When his natural habitat is threatened to be overrun by civilization and pollution, Yogi Bear, together with his faithful sidekick, Boo Boo Bear, and a gaggle of cartoon notables ranging ...
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Two friends facing self-made problems where they try to solve them by using anything impossible and possible and their solutions lead to more problems, at the end the "problem" is fixed and finish off with their distinctive handshake.
Pumuckl is a nice and sometimes naughty goblin who used to live with a cabinet maker named Franz Eder. Mr. Eder has had to live through quite some trouble because Pumuckl always was up to ... See full summary »
When artist draws a magic line, it takes on a life of its own, becoming a silhouette of a living hot-tempered person. This "Mr. Line" wants more things drawn so he can enjoy himself, but the artist loves having fun on Mr. Line's account.
Sylvester Cat, Tweety Bird, and Hector the Bulldog are the pets of Granny, a gingerly matron with a penchant for solving mysteries. Granny is a Jessica Fletcher-like traveling detective who... See full summary »
When his natural habitat is threatened to be overrun by civilization and pollution, Yogi Bear, together with his faithful sidekick, Boo Boo Bear, and a gaggle of cartoon notables ranging from Huckleberry Hound, Quick Draw McGraw, and Pixie and Dixie, to Peter Potamus, Augie Doggy, and Snagglepuss, build and board a muscle-powered, propeller-flying ark in search of a "Perfect Place" into which for cartoon animals to relocate. En route, Yogi's group encounter and battle a series of conniving villains. Written by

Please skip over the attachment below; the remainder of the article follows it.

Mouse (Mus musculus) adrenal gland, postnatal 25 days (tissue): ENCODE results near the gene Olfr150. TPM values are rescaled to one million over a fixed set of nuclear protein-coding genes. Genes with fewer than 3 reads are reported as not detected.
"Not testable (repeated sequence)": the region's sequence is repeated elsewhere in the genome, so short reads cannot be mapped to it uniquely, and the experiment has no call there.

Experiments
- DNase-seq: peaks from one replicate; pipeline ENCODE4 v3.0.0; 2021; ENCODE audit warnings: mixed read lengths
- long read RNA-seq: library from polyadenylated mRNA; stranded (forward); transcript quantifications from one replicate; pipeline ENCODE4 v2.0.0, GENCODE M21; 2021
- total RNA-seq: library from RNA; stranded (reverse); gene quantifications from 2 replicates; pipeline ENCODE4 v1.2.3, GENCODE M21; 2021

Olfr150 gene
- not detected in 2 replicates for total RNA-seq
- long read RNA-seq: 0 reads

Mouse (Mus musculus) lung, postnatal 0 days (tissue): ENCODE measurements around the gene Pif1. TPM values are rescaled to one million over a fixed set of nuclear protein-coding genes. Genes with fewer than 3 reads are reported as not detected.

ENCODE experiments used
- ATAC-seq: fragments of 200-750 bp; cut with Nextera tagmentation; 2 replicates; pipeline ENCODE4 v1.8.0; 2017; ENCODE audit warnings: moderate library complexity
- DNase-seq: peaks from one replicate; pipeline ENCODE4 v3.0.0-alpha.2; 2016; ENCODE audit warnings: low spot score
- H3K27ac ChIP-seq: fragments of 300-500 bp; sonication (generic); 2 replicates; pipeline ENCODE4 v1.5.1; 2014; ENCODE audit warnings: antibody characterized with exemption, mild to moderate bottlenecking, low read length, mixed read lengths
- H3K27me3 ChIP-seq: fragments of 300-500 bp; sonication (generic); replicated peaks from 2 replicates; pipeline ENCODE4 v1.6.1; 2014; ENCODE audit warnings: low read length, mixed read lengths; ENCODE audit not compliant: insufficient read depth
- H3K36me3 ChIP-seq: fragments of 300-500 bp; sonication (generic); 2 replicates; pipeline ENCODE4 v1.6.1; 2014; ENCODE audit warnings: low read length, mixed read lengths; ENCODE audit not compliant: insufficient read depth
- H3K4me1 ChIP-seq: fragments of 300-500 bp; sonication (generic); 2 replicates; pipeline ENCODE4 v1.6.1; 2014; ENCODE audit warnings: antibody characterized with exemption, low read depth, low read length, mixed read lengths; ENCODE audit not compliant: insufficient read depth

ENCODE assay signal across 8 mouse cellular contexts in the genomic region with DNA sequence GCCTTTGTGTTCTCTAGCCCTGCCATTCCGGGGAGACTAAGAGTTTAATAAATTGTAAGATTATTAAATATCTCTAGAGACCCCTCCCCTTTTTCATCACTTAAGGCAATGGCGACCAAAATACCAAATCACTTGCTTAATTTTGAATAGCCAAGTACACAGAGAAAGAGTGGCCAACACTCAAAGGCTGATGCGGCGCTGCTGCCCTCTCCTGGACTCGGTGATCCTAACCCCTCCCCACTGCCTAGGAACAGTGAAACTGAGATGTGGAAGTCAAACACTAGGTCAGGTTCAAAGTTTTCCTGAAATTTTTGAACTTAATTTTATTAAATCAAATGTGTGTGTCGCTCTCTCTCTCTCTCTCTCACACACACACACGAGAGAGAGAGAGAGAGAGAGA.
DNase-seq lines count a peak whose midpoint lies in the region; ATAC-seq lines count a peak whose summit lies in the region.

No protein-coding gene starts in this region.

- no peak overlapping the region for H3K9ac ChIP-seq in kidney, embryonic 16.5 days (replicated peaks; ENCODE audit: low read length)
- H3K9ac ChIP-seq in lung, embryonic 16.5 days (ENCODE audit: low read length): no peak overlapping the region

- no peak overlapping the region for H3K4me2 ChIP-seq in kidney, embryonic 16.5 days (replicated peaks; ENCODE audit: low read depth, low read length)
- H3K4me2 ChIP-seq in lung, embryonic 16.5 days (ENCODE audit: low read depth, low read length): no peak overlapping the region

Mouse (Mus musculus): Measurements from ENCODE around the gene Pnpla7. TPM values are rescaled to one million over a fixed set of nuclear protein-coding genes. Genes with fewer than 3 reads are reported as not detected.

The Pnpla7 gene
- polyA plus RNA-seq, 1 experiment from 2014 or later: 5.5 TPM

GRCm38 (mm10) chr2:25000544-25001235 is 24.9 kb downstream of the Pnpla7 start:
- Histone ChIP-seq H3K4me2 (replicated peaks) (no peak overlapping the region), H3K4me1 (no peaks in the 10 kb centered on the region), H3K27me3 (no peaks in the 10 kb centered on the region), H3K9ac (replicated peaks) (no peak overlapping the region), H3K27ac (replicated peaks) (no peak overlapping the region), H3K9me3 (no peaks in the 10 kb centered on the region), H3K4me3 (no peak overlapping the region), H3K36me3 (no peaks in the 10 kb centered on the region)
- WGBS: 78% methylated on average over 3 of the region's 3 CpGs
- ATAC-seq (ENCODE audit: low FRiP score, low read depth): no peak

Kevin McCorry <firstname.lastname@example.org>
When this show first premiered I thought it was great that Hanna-Barbera was bringing all of their major characters from the 1960's together in one show. However, when I saw it, I couldn't help but feel that it was a major disappointment. First of all, the show itself was too long due to the fact that it was an hour in length. I think that it would have worked better if it were just a half an hour in length. But, the big thing that I felt was wrong with the show is the fact that it was part of the long line of shows that came out in the 1970's that felt that it had to be socially relevant as well as entertaining. I don't need Yogi Bear or Magilla Gorilla giving me a weekly lesson on why we should protect the environment or how we should avoid the seven deadly sins. No wonder this show, or a lot of the other show's from this period are not remembered fondly or shown in reruns. This is one show I am sure to avoid at all costs.
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